Admittedly, those who have a lumbar sprain are unfortunately at risk of recurrence in 75%, and 5% of people are at risk of developing chronic pain (the testimonials you read in forums often come from this particular population!).

But in general, the statistics are encouraging, and the majority of episodes of acute low back pain eventually resolve. Phew!

How can I be sure that nothing is serious?

We concluded that people who suffer from a sprained lower back usually get better eventually. On the other hand, it is essential to discuss the cases where low back pain requires urgent care. Not to worry you (again, less than 5% of cases where back pain is the cause of a serious impairment)… but rather so that you and I can have peace of mind!

In summary, if you ever experience any of these symptoms, you should consult as soon as possible:

    • Pain following severe trauma
    • Constant, progressive, non-mechanical pain (not influenced by movement)
    • Chest pain or severe abdominal
    • Constant night pain
    • Unexplained weight loss
    • Saddle anesthesia (around the genital area)
    • New-onset urinary or fecal incontinence

 

 

Who can I consult?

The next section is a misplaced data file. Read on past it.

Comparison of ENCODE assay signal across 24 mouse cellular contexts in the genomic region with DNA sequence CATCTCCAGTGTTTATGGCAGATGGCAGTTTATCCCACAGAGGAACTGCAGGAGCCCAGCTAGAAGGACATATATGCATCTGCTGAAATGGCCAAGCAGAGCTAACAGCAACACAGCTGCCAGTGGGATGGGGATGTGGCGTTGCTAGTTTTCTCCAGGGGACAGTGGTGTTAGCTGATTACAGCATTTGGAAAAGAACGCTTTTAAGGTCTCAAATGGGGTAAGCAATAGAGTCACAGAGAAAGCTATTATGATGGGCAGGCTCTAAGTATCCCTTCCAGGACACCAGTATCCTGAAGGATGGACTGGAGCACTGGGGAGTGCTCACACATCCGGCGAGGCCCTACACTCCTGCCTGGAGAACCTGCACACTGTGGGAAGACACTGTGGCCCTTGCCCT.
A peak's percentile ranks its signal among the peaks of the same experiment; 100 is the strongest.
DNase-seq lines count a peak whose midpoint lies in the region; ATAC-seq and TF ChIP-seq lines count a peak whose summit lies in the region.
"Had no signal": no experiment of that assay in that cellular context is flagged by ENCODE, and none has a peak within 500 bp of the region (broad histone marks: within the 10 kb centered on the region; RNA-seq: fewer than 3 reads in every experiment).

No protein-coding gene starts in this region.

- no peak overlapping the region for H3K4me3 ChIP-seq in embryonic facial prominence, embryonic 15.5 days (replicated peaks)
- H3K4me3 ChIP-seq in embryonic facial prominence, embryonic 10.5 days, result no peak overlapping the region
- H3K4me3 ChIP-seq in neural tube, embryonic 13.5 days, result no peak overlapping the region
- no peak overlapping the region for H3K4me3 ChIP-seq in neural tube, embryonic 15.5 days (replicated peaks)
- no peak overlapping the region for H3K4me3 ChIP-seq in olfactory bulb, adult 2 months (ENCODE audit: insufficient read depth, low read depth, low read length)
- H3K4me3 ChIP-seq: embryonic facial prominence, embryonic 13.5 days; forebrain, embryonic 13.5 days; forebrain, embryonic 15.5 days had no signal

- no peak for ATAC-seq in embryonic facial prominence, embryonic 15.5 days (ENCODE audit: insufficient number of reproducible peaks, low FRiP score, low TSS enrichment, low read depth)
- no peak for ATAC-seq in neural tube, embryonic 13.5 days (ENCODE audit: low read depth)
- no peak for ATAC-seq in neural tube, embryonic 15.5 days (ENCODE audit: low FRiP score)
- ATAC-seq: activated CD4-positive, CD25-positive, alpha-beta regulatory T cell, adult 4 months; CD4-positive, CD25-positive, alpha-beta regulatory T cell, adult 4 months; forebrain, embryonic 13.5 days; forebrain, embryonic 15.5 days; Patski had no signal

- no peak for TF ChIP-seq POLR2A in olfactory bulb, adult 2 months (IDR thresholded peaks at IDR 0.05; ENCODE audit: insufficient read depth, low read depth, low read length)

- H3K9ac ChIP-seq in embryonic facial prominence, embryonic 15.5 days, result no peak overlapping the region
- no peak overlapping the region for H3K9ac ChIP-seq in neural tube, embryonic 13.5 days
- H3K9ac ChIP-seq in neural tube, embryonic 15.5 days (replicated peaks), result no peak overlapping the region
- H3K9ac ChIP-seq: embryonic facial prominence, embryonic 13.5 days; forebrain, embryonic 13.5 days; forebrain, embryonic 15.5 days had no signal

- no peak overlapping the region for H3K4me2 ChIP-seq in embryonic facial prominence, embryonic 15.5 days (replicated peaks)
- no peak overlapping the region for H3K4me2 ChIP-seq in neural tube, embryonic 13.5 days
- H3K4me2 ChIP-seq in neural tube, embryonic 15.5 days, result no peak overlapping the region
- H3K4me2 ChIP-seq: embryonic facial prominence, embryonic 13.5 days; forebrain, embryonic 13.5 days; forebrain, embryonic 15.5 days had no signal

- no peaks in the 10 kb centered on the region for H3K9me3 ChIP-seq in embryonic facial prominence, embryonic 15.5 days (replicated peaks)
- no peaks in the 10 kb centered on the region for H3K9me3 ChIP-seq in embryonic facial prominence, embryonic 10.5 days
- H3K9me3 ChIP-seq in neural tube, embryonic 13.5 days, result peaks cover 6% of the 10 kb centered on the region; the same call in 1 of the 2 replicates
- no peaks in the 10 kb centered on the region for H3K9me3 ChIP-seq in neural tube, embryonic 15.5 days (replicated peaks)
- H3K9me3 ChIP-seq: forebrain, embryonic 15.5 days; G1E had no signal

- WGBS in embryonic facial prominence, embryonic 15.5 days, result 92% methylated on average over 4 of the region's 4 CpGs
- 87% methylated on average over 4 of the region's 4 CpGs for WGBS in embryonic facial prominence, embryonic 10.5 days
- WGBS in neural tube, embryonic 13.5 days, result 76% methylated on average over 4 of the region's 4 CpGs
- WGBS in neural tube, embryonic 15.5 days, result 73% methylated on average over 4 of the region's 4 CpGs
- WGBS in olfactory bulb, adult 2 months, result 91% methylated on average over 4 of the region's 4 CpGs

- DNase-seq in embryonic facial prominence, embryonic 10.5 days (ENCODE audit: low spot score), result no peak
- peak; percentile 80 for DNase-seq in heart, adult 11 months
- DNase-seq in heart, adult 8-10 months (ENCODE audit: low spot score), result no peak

If you suffer from a lumbar sprain, you may consider consulting a health professional. It's an excellent decision! First of all, the doctor is often the gateway allowing you to take charge of your condition.

As for the various therapists, they are also equipped to help you identify the source of your problem, clarify the diagnosis and offer solutions adapted to your situation.

Now, who is the best therapist to see based on your symptoms? Between the physiotherapist, osteopath, chiropractor, or massage therapist, it can be difficult to choose.

Know that there is not really a good answer, and that it is especially necessary to choose a therapist in whom one has confidence, and who is comfortable with the treatment of acute low back pain. As this is a very frequent condition, the vast majority of therapists will be able to help you recover, and/or refer you to the appropriate resources if necessary (specialist, medical imaging, Etc.).

I just hope you don't come across a bad therapist which will waste your time and money!

Treatment: What can be done to relieve the symptoms?

Back pain after an episode of lumbar sprain can be debilitating, and greatly affect our daily activities (not to mention our mood!).

Here are 6 possible solutions to consider to avoid aggravating your symptoms, and guide you on the road to recovery. If you ever have to consult a professional, he will of course be able to advise you in a more exhaustive and appropriate manner.

1. Stay active 

 If you favor complete bed rest after your lumbar sprain, I'm sorry to tell you that you are wrong. You MUST move after a turn of the kidney, as long as it's done progressive and safe way.

Exercise bike, walking, swimming, there is not really an activity that has been shown to be superior. For this reason, it is essential to go with an activity that gives you pleasure!

2. Apply ice and/or heat

Let's take a close look at the mechanisms by which cold or heat act to reduce certain types of pain (such as pain from a lumbar sprain):

Effects of cold